- process of change: a process or period in which something undergoes a change and passes from one state, stage, form, or activity to another.
As parents of any child we go through transitions as our children graduate to different stages in their own life. I am finding myself in that category right now as my baby just turned 5 (yikes! No more babies!!), and my oldest is about to turn 9 (that sounds so old!). Obviously as they gain more independence so do I which is incredible (and timely!!)
There is also a level of angst in this next phase of our life. My girls have been nicely wrapped up in the arms of a great private school for the last 7 years. By the end of this month we will know if they have been accepted at one of the mainstream schools we’ve applied for next fall. Why leave such a wonderful school that has taught my girls so well and has held and supported me in the early, tenuous years? Well, it’s time. The thought of leaving our school makes me incredibly sad, but I know that with transition and change come so many incredible opportunities.
The other part of my angst is that as the girls get older there are so many more things to teach them! Just the other day at the grocery store I mentioned needing to go back to the ‘produce’ department. Neither girl knew what I meant. “The produce department”, I said. They both looked at me vacantly. Immediately I went into panic mode. “I haven’t taught them about the departments in a grocery store and soon enough I am going to have teach about some really important things about life! I am terrible at this! I am clearly NOT ready!” I screamed internally at myself.
I remember listening to some of Hands & Voices colleagues and fellow parents talk about the grief they re-entered as their child grew up and transitioned into pre-school, middle school and college. I know these changes are tough on any parent, and I think for us as parents of deaf/hard of hearing children there is a deeper layer of grief, and release that we experience. When Ashlin moved from Early Intervention into pre-school I encountered so much anxiety. I had such a strong, personal relationship with our Early Intervention provider who took care of me as much as she did my daughter. Who was going to fill that void for me? There was also physical space created as I no longer had weekly Early Intervention appointments. What would I do with that time? Actually work?! That particular transition, just like the one I am currently entering, gave me space and time to focus on myself. I am currently finding that to be an uncomfortable place to be in.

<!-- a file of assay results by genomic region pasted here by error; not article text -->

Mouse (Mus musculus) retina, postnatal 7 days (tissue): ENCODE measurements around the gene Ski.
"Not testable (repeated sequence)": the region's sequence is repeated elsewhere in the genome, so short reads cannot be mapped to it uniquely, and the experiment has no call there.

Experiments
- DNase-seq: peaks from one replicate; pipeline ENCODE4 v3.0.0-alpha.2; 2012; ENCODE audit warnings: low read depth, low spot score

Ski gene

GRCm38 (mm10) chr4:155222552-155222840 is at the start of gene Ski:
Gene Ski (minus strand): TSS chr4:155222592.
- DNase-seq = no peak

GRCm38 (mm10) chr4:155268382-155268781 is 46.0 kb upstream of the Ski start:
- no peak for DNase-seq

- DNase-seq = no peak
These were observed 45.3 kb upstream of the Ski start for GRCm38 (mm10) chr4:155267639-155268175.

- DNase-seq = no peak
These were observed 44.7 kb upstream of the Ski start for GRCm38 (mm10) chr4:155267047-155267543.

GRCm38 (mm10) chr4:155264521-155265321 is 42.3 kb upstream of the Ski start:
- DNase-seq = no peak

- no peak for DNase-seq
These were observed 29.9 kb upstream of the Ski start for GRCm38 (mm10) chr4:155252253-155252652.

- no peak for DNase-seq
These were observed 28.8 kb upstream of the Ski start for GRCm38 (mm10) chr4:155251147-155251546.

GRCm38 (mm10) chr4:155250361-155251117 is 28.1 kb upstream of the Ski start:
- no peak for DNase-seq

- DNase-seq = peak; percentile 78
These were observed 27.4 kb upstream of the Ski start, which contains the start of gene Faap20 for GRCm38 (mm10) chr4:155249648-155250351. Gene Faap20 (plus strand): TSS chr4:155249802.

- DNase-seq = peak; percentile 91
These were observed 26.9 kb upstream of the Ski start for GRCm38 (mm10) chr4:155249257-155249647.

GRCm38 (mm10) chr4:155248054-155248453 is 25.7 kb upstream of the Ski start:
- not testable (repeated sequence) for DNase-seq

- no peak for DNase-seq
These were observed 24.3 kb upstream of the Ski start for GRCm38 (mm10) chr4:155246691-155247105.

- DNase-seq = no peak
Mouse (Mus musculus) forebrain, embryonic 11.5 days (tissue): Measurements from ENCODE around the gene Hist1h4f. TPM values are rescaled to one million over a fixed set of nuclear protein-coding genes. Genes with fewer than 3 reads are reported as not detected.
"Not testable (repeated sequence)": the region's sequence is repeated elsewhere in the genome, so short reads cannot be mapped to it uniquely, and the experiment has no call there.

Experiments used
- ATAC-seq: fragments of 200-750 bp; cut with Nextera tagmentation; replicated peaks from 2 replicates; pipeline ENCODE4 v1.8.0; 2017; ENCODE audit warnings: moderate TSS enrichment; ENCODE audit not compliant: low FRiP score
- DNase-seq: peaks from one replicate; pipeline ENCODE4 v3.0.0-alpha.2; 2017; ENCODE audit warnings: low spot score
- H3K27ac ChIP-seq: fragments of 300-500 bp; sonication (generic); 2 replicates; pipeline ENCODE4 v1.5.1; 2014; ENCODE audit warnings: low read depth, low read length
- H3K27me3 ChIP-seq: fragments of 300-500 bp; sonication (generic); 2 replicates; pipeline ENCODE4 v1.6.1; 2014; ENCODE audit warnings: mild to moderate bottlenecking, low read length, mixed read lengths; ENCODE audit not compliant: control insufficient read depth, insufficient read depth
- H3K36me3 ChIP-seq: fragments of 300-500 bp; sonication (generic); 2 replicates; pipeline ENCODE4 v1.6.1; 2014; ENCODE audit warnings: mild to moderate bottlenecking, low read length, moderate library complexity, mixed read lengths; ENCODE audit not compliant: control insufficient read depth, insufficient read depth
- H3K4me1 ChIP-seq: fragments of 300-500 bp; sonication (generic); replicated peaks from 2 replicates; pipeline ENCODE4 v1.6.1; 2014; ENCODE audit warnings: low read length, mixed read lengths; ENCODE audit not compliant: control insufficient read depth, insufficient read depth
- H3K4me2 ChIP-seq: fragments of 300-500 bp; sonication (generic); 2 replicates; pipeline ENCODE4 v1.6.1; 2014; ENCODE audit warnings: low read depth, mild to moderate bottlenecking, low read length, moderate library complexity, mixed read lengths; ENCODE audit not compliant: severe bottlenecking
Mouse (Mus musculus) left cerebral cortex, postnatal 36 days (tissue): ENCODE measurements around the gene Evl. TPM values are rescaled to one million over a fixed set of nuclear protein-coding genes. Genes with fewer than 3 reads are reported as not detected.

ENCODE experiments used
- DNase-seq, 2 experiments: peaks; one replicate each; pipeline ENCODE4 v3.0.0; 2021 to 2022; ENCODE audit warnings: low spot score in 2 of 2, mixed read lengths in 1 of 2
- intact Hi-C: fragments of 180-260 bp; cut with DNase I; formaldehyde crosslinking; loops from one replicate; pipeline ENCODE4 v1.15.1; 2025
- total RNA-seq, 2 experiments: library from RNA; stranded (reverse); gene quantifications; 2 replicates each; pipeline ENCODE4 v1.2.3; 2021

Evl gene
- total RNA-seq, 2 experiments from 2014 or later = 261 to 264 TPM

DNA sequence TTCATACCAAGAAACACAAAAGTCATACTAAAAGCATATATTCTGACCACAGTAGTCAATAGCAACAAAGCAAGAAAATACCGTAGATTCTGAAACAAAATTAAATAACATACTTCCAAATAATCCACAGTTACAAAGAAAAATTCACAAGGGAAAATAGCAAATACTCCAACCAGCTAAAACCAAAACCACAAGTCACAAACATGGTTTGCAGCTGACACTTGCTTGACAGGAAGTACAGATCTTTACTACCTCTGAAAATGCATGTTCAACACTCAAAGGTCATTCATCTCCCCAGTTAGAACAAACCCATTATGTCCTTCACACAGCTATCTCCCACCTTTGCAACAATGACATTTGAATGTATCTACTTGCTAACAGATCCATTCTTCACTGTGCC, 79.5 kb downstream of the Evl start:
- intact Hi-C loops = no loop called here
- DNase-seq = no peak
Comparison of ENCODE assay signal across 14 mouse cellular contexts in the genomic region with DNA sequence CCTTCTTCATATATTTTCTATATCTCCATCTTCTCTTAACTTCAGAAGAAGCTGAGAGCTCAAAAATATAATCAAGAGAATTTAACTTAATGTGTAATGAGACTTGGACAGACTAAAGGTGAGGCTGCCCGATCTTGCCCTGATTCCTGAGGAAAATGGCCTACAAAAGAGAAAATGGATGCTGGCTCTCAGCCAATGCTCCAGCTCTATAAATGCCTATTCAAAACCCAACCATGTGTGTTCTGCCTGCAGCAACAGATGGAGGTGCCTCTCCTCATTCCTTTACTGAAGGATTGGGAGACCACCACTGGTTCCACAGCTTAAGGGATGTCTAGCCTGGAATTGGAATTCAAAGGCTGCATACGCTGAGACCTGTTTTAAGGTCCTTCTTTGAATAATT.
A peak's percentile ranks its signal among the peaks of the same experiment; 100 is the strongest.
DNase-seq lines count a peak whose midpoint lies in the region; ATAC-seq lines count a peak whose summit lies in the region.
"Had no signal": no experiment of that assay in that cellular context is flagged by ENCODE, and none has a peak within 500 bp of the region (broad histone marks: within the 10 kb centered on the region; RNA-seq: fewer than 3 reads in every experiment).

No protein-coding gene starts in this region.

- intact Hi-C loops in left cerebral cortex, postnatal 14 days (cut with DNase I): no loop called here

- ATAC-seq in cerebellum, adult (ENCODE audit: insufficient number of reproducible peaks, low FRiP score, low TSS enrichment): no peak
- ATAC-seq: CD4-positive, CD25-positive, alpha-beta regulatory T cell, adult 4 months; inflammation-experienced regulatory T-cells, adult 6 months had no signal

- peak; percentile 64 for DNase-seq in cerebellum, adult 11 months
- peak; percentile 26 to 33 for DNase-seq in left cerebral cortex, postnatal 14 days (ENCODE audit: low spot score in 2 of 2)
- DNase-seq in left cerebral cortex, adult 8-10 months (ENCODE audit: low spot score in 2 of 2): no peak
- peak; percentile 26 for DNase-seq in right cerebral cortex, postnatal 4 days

For the last 7 years (Ashlin was identified at 18 months as deaf), I have fought insurance companies, got a legislative bill passed, learned and learned some more, gone to countless appointments, learned how to teach my girls language…. And, thankfully, I also walked into my role with Hands &Voices. And now with this new transition a space has been created so that I can really grow and succeed in my own life.
Last year’s theme at the Hands & Voices Leadership conference was about creating balance. I was interpreting that as taking time to go for a run and maybe have a girl’s night out every so often. Almost a year later (okay, so I can be a slow learner!!), I think the message was really about remembering who we are at our core; feeding our core being so that as we encounter these transitions with our children we aren’t so lost. In the beginning of this journey it is definitely challenging, but I encourage you to try. Do something each day or each week that feeds your core being.
And yes, the girls now know all the departments in a grocery store. They learned that same day! The other shoppers likely thought I was crazy (well, I did have a crazed panic look on my face!), but I feel better as a mother!